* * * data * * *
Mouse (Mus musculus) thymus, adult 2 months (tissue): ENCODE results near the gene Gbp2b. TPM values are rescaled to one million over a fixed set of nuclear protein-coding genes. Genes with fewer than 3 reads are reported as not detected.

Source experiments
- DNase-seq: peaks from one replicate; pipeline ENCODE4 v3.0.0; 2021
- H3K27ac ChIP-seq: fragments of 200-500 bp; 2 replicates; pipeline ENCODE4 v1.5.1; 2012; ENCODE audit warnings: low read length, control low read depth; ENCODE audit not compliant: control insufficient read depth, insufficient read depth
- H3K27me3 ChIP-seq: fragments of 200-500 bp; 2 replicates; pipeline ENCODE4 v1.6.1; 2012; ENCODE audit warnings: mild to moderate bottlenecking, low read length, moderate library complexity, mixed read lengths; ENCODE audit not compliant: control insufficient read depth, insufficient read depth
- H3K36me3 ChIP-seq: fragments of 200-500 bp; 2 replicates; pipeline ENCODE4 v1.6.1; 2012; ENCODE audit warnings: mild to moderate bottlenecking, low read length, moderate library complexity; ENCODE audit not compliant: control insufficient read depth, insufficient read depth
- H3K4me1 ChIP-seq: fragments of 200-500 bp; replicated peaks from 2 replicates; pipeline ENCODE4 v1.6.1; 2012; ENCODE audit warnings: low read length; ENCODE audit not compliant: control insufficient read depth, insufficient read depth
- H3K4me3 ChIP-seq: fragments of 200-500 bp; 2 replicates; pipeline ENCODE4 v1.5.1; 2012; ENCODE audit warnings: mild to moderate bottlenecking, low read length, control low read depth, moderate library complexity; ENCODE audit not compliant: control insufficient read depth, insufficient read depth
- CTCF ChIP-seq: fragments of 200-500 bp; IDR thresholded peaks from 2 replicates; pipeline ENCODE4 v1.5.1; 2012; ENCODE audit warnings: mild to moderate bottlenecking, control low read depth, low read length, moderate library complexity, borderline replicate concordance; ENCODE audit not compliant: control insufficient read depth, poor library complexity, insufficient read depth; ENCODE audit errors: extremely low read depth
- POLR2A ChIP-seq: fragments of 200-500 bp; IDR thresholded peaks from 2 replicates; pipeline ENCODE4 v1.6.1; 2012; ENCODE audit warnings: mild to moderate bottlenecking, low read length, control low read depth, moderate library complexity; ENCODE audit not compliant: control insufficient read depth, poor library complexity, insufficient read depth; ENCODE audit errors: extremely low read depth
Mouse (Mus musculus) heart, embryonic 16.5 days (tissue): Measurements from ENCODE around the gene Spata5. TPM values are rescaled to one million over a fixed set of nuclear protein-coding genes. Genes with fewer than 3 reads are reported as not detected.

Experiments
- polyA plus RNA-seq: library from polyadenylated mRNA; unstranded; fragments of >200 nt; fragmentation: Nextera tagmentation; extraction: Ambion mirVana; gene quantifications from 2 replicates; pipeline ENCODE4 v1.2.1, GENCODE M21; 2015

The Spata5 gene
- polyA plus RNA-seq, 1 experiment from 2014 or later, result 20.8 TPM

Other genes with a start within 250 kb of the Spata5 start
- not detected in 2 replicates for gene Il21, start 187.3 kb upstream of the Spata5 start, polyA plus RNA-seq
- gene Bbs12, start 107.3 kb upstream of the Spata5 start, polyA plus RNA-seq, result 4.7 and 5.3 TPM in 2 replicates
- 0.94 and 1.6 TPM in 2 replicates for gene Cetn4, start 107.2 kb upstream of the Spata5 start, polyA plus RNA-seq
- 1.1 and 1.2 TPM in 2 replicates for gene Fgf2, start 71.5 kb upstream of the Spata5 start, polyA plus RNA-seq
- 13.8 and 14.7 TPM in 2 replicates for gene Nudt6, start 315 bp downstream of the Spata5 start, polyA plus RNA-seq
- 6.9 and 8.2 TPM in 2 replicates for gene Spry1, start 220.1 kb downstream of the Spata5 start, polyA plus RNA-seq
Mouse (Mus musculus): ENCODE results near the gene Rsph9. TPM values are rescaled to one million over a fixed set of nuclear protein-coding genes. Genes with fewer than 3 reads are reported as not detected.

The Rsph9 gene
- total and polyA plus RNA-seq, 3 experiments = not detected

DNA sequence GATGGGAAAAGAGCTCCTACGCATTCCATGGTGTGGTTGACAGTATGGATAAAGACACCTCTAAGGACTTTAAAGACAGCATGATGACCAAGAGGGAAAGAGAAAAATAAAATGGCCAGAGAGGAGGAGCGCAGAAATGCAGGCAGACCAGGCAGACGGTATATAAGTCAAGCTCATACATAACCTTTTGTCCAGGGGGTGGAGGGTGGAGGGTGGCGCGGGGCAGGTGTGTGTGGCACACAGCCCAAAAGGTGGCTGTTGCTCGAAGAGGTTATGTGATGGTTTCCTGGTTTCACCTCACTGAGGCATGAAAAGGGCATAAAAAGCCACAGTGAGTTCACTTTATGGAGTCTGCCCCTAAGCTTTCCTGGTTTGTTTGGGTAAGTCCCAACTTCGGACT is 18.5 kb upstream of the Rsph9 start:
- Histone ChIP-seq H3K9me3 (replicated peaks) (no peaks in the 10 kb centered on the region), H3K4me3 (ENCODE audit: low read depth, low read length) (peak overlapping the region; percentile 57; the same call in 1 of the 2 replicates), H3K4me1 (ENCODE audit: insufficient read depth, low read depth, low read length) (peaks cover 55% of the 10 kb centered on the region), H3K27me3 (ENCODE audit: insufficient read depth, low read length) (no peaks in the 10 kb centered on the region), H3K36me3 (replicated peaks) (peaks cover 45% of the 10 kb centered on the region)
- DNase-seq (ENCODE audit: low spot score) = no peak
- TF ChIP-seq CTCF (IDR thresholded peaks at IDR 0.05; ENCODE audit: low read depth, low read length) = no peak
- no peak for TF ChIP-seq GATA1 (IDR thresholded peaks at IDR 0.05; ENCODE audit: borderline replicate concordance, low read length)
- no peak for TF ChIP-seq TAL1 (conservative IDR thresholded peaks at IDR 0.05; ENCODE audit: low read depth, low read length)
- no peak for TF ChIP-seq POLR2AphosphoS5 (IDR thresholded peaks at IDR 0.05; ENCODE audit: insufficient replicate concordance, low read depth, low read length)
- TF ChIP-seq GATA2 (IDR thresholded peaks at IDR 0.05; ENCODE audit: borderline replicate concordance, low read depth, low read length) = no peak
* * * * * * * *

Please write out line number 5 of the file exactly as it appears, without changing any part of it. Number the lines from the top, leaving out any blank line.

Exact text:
- H3K27me3 ChIP-seq: fragments of 200-500 bp; 2 replicates; pipeline ENCODE4 v1.6.1; 2012; ENCODE audit warnings: mild to moderate bottlenecking, low read length, moderate library complexity, mixed read lengths; ENCODE audit not compliant: control insufficient read depth, insufficient read depth